Miami Forever Bond - City of Miami, Florida

In 2017, the City of Miami, Florida passed the $400 million “Miami Forever Bond” authorizing the City government to borrow money through a general obligation bond to address sea-level rise and Miami’s affordable housing crisis. A 3 percent property tax will be used to repay the debt. Miami is one of the most vulnerable cities in the U.S. to sea level rise - facing increasing and compounding climate change impacts from flooding, storm surge, and saltwater intrusion into the Miami’s drinking water. The City estimates that flooding has increased by 400% over the past five years. Furthermore, Miami has also been subject to growing social inequities and a lack of affordable housing, which exacerbates climate risks to low-income and other marginalized communities. The bond was designed to provide the funding the City needs to enhance resilience to these climate risks as well as other challenges.

This resource was featured in the October 18, 2018, ASAP Newsletter.

Zelalem Adefris, Resilience Director at Catalyst Miami, described Catalyst Miami's work to ensure that the Miami Forever Bond proceeds support equitable adaptation initiatives in frontline communities. More information can be found in a blog contributed by Catalyst Miami on the ASAP website.

The Bond proceeds including funding of the following projects: 

  • $192 million for sea level rise adaptation and flood prevention, stormwater pumps and sea walls
  • $100 million for affordable housing
  • $78 million for parks and cultural facilities
  • $23 million to improve and raise roads to prevent flooding
  • $7 million for public safety improvements

To build support for the Bond initiative, the First Street Foundation invested $350,000 to educate Miami’s voters about sea level rise. The Bond passed with 55% of the vote. In addition, the Miami Climate Alliance and Catalyst Miami are working to ensure that bond proceeds are supporting equitable climate adaptation and underserved communities.

The Alliance and Catalyst Miami are also helping to highlight the need to ensure that Bond proceeds benefit those that are on the frontlines of climate impacts. To build support for equitable allocations of the Bond proceeds, these groups have pointed to the disproportionate impacts of Hurricane Andrew in 1992 where lower-income neighborhoods, like Florida City, that were not able to bounce back as quickly as more well-off areas, like Downtown Miami. These groups have also identified the disparities in wealth and income across Miami communities noting that “60 percent of Miami-Dade County households are considered financially unstable; one in five live in poverty; and poverty is most prevalent among African-American and Hispanic communities, which together make up 85 percent of Miami-Dade’s population.”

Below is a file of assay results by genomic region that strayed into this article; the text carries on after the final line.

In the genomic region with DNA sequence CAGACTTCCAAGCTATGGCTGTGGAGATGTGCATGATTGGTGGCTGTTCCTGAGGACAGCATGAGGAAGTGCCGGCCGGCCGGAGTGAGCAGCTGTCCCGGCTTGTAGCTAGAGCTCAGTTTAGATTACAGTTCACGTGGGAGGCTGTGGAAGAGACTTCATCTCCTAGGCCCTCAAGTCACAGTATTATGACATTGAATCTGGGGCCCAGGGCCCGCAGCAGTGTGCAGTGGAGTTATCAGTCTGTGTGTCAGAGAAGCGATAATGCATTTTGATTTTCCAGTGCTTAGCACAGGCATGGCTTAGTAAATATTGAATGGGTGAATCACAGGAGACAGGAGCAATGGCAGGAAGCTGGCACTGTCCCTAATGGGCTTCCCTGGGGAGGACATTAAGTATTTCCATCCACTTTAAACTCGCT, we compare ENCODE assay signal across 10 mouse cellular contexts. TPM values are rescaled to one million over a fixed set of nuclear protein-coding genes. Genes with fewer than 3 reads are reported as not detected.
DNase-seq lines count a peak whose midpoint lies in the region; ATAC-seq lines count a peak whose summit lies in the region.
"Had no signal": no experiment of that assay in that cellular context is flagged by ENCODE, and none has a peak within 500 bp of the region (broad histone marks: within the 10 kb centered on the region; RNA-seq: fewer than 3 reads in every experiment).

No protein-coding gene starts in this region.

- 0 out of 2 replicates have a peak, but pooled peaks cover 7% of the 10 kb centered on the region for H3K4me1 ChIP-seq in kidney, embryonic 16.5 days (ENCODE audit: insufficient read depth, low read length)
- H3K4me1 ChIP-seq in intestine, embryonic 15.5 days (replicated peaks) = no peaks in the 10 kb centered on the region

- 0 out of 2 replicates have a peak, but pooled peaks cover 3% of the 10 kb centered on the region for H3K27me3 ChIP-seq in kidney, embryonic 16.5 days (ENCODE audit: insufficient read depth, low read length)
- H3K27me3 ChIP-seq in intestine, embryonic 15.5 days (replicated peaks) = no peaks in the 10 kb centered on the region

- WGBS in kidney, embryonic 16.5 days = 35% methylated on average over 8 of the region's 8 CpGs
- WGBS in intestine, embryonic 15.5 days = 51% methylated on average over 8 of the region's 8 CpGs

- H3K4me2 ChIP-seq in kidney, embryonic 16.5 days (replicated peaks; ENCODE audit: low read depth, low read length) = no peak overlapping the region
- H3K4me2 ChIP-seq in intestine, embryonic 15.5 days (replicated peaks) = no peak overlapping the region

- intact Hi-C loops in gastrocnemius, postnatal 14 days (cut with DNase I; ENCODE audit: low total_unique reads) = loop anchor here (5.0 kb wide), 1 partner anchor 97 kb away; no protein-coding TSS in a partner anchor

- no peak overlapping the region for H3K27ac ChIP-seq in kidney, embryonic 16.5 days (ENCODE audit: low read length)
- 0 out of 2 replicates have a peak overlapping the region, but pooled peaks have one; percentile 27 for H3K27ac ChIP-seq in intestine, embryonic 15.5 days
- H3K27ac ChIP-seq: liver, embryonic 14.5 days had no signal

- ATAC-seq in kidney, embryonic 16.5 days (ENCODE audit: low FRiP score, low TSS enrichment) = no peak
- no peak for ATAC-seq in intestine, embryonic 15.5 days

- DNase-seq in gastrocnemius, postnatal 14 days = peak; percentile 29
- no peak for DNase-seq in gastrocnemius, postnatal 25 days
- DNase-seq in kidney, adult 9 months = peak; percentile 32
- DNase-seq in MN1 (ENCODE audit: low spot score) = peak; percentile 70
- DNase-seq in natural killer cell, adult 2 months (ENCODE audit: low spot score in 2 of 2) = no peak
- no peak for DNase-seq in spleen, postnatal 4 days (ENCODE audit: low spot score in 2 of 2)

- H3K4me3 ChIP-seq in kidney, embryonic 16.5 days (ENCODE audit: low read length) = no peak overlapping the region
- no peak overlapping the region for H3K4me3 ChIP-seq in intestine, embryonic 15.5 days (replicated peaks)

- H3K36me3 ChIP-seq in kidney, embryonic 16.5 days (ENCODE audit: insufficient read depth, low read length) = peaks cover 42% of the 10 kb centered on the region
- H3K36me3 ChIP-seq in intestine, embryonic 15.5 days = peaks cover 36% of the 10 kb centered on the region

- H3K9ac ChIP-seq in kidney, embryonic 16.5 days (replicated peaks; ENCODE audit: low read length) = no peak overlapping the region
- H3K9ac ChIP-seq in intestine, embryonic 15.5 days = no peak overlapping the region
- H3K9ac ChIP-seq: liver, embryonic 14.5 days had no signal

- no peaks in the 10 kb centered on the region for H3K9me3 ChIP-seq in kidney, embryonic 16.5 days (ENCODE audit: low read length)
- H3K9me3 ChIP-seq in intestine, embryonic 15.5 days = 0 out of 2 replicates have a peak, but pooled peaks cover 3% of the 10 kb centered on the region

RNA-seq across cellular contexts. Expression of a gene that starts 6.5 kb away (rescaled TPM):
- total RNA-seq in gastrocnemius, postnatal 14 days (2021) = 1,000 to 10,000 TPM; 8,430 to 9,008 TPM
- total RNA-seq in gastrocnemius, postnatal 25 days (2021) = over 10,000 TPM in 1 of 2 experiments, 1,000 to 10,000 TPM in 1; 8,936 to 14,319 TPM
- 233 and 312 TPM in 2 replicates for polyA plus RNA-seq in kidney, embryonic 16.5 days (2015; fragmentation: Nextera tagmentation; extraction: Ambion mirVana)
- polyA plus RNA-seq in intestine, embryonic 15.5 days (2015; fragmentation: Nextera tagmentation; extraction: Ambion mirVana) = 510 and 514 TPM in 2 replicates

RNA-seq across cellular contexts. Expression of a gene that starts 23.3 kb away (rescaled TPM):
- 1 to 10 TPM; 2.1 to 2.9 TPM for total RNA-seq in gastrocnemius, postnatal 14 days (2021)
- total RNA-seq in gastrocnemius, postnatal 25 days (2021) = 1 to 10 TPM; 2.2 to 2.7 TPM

The Miami Climate Alliance and Catalyst Miami organized a series of town halls to convene residents who developed a set of equity criteria for applying to Bond-funded projects including:

  • Full transparency and accountability with regards to the stormwater infrastructure project selection and approval process
  • Seats on the Citizen’s Oversight board representing an equity perspective that will elevate the voices of vulnerable populations
  • Community-driven project identification and selection of affordable housing projects with the intention that these projects do not increase gentrification of communities
  • Funding for parks focusing on uplifting and supporting marginalized communities, especially communities of color”

The City Commission approved the Miami Climate Alliance’s requirements for appointing 
the Citizens’ Oversight Board members. Although the criteria are recommended, the Miami Climate Alliance plans to work to make sure those criteria are used by the Board to make recommendations on bond spending to the City Commission. The Alliance also helped to inform the selection of Board appointees, and to ensure that the Board reflects the City’s racial, gender and age diversity, and includes members with an equity perspective, who can elevate the voices of vulnerable populations.


Publication Date: November 7, 2017

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